05:13 | 19th April 2019

Entertainment News: News

Wed 19 Nov, 2014
By Robert Ingham

I was worried about telling this story – that it would amplify a long-dead belief that HIV is a gay disease

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Hollyoaks to Raise Awareness of HIV and Gay Men

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More than 30 years since Aids emerged, Britain is to have its first gay soap opera character with HIV. In January, Channel 4’s Hollyoaks, which next year celebrates its 20th anniversary and which is aimed at young people, will launch a major, long-running storyline following Ste Hay (played by 28-year-old Kieron Richardson) as he comes to terms with the diagnosis. Viewers will witness Ste receiving the results and coping with the social, medical and psychological aftermath.

Although soaps have tackled the issue before – most notably EastEnders’ Mark Fowler, played by Todd Carty, during the nadir of the Aids crisis, and Emmerdale’s Val Pollard (Charlie Hardwick) this year – neither character was gay.

This is perhaps surprising, given that around half of new infections each year occur from sex between men, with a continuing rise in infections among young gay men.

“I was worried about telling this story – that it would amplify a long-dead belief that HIV is a gay disease,” says Hollyoaks producer Bryan Kirkwood. “But then I started reading the shocking statistics that 2012 was the all-time peak of new diagnoses among gay men and I thought by not telling this story we’re doing the gay audience a disservice. We want to convey the message that HIV hasn’t gone away, but is no longer a life-threatening illness – as long as you get tested.”

Ignorance, fear and silence around the issues are of particular personal resonance to Kirkwood.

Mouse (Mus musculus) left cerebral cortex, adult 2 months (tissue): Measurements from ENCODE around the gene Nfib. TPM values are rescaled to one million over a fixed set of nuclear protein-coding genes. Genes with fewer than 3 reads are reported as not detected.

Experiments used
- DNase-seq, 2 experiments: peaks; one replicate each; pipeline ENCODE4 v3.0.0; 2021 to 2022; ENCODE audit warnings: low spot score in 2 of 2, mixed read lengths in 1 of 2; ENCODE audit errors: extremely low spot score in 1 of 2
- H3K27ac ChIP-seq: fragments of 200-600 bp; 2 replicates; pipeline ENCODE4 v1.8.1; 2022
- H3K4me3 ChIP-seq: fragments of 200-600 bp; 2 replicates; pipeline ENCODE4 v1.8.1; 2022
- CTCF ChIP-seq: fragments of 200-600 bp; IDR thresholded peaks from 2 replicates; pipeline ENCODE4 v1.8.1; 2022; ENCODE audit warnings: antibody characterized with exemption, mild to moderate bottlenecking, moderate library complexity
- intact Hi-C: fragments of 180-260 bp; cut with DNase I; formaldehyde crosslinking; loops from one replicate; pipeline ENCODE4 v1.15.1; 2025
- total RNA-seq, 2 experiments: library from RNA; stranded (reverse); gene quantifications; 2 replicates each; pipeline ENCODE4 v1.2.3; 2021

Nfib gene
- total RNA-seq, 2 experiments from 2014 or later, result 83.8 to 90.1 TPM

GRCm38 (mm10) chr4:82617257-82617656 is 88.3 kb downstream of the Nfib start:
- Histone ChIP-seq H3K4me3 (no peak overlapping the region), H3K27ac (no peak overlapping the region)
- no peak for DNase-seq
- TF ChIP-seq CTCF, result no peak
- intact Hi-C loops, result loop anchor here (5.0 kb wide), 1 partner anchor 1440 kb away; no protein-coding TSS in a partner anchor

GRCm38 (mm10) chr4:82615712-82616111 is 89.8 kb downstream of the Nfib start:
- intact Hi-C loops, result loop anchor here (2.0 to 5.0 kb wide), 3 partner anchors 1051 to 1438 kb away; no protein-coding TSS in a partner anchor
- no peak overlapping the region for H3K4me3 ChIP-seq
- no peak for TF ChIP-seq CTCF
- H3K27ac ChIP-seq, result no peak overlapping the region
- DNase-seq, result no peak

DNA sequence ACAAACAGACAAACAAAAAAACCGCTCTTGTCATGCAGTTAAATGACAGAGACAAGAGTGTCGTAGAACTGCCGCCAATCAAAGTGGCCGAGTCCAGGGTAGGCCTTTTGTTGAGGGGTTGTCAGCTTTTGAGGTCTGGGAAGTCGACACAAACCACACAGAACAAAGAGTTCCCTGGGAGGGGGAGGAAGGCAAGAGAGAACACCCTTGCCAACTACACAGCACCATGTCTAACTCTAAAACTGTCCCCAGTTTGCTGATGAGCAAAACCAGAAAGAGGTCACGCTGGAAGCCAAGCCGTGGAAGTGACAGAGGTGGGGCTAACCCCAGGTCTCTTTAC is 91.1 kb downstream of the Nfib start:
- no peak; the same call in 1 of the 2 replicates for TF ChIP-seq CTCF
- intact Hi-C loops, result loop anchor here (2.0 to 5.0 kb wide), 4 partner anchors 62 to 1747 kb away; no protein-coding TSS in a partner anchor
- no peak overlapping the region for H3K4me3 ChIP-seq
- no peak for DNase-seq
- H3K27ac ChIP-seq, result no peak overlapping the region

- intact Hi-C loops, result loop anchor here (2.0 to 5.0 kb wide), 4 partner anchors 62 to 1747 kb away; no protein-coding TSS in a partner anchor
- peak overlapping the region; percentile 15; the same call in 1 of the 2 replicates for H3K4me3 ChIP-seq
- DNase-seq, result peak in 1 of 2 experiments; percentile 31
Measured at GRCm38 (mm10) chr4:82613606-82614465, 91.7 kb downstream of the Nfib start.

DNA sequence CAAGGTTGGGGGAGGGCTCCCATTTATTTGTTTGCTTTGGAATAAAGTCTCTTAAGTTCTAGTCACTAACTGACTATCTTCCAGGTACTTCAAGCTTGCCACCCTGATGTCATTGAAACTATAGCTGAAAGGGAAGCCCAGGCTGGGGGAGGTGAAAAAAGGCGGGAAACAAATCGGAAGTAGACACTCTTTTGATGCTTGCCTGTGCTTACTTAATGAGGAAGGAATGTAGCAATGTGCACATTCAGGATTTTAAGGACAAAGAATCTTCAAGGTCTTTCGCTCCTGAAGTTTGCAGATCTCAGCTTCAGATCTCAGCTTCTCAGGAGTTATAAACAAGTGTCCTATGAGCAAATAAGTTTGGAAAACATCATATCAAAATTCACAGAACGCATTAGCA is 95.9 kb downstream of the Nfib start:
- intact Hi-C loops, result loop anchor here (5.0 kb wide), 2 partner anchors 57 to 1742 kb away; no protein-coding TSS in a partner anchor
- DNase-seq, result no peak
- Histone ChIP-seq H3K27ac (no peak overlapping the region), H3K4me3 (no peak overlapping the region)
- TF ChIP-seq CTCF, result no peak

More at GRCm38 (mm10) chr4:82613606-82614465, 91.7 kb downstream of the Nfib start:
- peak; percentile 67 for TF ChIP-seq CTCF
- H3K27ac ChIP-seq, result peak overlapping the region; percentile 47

“I was brought up by my gay dad in the 1980s when Section 28 [which prevented teachers from discussing homosexuality] was all around and that affected my childhood profoundly. My dad forbade us from mentioning he was gay to anyone for fear of us being snatched by social services and I think that fear of talking openly about gay sex in schools still lingers.”

For Richardson, who came out publicly in 2010, that was certainly the case.

“I was uneducated about HIV – we didn’t have much sex education in school. It was an option, a class where you learn how to put a nappy on a baby and a condom on a carrot.” He says he was not taught how HIV was transmitted, and at 17 needed an STI (sexually transmitted infections) screening.

“My first HIV test was after one of my first gay sexual experiences. I was a bit stupid and had to get fully checked out and one of the tests was HIV and I remember thinking, ‘Oh God, if I’ve got it, I’m going to die. Waiting for the results was terrifying. I associated HIV with the 1980s.”

It is, he says, “a massive honour” to portray this story. “And if people think I’m HIV-positive in real life, let them.”

Source: The Guardian

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